A long-term care ombudsman is an advocate for aging adults over 60 years old living in licensed and certified community-based living facilities. In this role, ombudspersons are dedicated to protecting vulnerable elderly individuals and improving the quality of care in long-term care facilities.
This includes resolving issues and addressing complaints related to abuse or other concerns.
Ombudspersons can help elderly adults and their family members with appeals and grievances, abuse and neglect complaints, transfer or discharge assistance, and much more.
What Powers do the Ombudsman Have?
An ombudsman is a neutral intermediary. For this reason, an ombudsman has the power to investigate and file complaints against leadership officials in nursing homes and long-term care facilities, as well as other influential organizations. They put the care of aging adults before anything (and anyone) else.
According to usombudsman.org, an ombudsperson can investigate complaints and issue a subpoena when necessary.
An ombudsman, however, has no enforcement or disciplinary powers. This might be a good place to start if you want to gather more information, understand your rights, and determine what steps to take next if you believe there is abuse.
When Should I Reach Out to an Ombudsman?
Every nursing home or long-term care facility should have visible contact information for their ombudsman representative. Ombudsman services are free to long-term care residents and their families.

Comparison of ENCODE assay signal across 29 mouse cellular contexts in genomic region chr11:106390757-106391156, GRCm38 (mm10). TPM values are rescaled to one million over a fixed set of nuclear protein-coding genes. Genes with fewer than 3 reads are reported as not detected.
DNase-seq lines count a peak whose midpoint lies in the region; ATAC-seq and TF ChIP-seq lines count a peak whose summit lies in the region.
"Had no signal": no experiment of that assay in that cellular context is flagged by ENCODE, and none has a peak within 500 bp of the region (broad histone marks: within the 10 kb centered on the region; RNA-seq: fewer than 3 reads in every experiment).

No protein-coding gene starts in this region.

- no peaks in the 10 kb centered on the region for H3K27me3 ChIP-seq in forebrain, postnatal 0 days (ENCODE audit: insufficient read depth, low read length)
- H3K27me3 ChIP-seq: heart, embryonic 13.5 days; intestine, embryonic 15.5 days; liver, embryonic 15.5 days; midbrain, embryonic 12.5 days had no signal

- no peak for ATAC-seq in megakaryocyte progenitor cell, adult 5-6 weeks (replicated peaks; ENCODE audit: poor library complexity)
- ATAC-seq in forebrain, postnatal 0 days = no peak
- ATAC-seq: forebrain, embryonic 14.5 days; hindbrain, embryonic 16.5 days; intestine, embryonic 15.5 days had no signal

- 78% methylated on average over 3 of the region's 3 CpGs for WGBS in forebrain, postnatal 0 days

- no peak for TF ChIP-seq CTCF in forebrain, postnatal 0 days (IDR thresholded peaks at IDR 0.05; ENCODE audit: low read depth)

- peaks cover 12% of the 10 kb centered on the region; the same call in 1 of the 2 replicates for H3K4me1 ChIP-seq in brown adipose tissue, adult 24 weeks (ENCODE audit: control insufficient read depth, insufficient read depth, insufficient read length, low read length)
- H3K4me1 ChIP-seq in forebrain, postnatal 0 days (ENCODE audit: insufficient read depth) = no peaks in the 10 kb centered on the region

If you believe your loved one is being abused, neglected, or exploited, you can file a confidential complaint with an ombudsperson. The ombudsman helps senior victims of abuse and works with families to understand their rights in the legal system.
When you give the ombudsman permission to share your concerns, they can raise these issues with high-up officials in the long-term care facility. They can arm you with information and resources and try to resolve your issue, though they are not attorneys and cannot force any legal action.
Do Attorneys Handle Nursing Home Negligence?
When a caregiver or family member fails to care for or treat your elderly loved one with love and respect, the abuse can have serious physical and mental consequences, including depression, anxiety, and increased cognitive decline.
The well-being and quality of life of your loved one is a priority, and any form of abuse is unacceptable. You can raise concerns inside the long-term care facility or with an ombudsman and engage outside advocates, such as the Elder Abuse Hotline.
Your loved one has the right to restitution for pain, suffering, and injuries. We can help facilitate an investigation and recover compensation and damages to cover the expenses and non-economic losses related to your loved one’s trauma.
Book a free consultation with our legal team to get started on your case: (302) 428-8800.